What I learned from binge watching 8 hours of music videos

What I learned from binge watching 8 hours of music videos

When it comes to creativity, the relative pros and cons of studying other people’s work always makes for an interesting discussion.

“All creative work builds on what came before. Nothing is original”

Austin Kleon ‘Steal Like An Artist’

I like one part of Austin Kleon’s book where he describes creative plagiarism; in trying to imitate someone else, you’ll inevitably fail (because you’re not the person you’re imitating), but along the way there’s a chance you’ll find who you really are as an artist…

So I try to watch stuff. To be honest, I watch more short films than music videos. Shorts are easily time-digestible, they teach a lot about cinematography on a budget and they’re similar to music videos in that they aim to convey an idea in a short space of time. I do, however, try to watch a reasonable amount of music videos too.

Last year, however, was really busy on a number of fronts. When I finally got a chance to draw breath over the Christmas period, I realised that I’d hardly watched any music videos during the year. So to rectify that situation, I decided to go back and watch the music video for every track that featured in the UK’s top 10 in 2019. In one sitting, I sat for over eight hours and watched video after video, making notes on grading, aspect ratios, premise of the video, treatment etc. etc.

Incidentally, in hindsight I wouldn’t necessarily recommend this. Over eight continuous hours of videos is a slog, particularly when you’re studying and making notes…half way through I was regretting it, but by then I’d gone so far that I had to finish it! Having said that, I did learn a lot.

Before I get into a few of the things I concluded from this exercise (other than I probably need to get a life), let’s just cover off the choice of subject matter:

  1. Yes I know; the fact that they were top 10 singles doesn’t whatsoever mean that they were the best videos released that year.
  2. I also know that the type of music that typically achieves a high chart position is aimed at a particular demographic of listener/viewer.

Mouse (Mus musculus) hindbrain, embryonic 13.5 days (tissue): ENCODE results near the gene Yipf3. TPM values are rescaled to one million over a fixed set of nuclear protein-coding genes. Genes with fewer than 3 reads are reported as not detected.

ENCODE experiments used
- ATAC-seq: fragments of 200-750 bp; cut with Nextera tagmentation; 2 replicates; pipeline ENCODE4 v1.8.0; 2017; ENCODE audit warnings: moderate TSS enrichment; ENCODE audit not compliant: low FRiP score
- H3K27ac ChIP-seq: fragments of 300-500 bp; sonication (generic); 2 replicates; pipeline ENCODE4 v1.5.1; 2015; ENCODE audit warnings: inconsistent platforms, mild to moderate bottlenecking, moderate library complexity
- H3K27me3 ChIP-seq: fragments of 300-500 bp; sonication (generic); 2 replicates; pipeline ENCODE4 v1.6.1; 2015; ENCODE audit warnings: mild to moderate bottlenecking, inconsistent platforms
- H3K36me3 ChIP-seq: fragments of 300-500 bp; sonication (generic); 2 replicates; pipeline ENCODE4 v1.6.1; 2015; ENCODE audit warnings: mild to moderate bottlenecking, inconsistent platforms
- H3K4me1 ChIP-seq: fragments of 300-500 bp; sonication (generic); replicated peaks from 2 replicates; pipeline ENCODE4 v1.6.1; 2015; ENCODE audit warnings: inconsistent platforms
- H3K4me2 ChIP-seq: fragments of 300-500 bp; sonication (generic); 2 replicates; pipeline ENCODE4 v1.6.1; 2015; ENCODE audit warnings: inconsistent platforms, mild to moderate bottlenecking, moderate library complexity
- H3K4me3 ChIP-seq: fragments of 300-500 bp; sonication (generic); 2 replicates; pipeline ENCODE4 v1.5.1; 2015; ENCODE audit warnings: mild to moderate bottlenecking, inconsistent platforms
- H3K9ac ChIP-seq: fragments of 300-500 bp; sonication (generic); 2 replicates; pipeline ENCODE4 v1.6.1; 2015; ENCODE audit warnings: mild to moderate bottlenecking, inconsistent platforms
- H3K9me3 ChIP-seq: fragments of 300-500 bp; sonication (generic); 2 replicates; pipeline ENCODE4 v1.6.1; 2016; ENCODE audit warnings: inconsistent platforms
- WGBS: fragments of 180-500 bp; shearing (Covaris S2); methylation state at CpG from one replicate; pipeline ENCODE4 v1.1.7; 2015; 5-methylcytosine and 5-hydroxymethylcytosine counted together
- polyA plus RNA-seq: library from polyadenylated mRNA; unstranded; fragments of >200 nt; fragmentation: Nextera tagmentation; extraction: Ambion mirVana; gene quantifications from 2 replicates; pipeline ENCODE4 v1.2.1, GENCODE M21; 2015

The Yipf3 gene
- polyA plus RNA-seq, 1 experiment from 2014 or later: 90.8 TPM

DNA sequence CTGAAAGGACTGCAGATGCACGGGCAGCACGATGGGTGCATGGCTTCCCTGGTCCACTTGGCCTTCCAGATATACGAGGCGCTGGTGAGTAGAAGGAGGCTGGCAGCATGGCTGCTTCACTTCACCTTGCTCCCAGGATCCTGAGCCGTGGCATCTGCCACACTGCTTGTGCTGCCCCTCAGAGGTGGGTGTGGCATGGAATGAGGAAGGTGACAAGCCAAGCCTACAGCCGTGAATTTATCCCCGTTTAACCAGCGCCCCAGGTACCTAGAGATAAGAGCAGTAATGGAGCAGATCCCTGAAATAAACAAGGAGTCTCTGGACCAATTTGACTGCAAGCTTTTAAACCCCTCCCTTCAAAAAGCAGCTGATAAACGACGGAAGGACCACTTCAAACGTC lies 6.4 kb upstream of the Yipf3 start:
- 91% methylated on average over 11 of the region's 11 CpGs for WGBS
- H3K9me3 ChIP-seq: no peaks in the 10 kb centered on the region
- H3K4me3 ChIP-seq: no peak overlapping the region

3. And yes, I acknowledge that a top 10 analysis will only cover a very small number of artists. 24 artists had at least two top 10 entries last year (Stormzy, Ed Sheeran and Ariana Grande had 6 each).

So I watched a lot more grime and Ariana Grande than admittedly I normally would. But look; it was an easily definable set of videos for me to study and more importantly, this end of the market is where the most money is being invested trying to figure out how to build and maintain brands; the smartest marketeers, the most expensive directors etc. All of these videos have tens or hundreds of millions of views, which is a massive revenue source in itself, let alone the cross-promotion they provide for downloads, streams on other platforms, ticket sales, merch, brand-cohesion etc.

My point is, there must be something to learn from them, or at least that was my thought-process going into this.

(What’s the story) Morning Glory?

When making videos or when people have watched videos I’ve made, I quite often end up having conversations about what the ‘story’ or premise of the video is.

Here’s a fact; less than 20% of the videos I watched that day had any kind of story or premise to them. In the main, these videos involved putting an artist in one or more visually different environments and directing them to perform. That’s it. No premise, no real message, no story involved. But these videos have millions of views. Furthermore, lots of videos that did try to tell a story were kind of poor in my opinion, even those that clearly had a lot of money spent on them.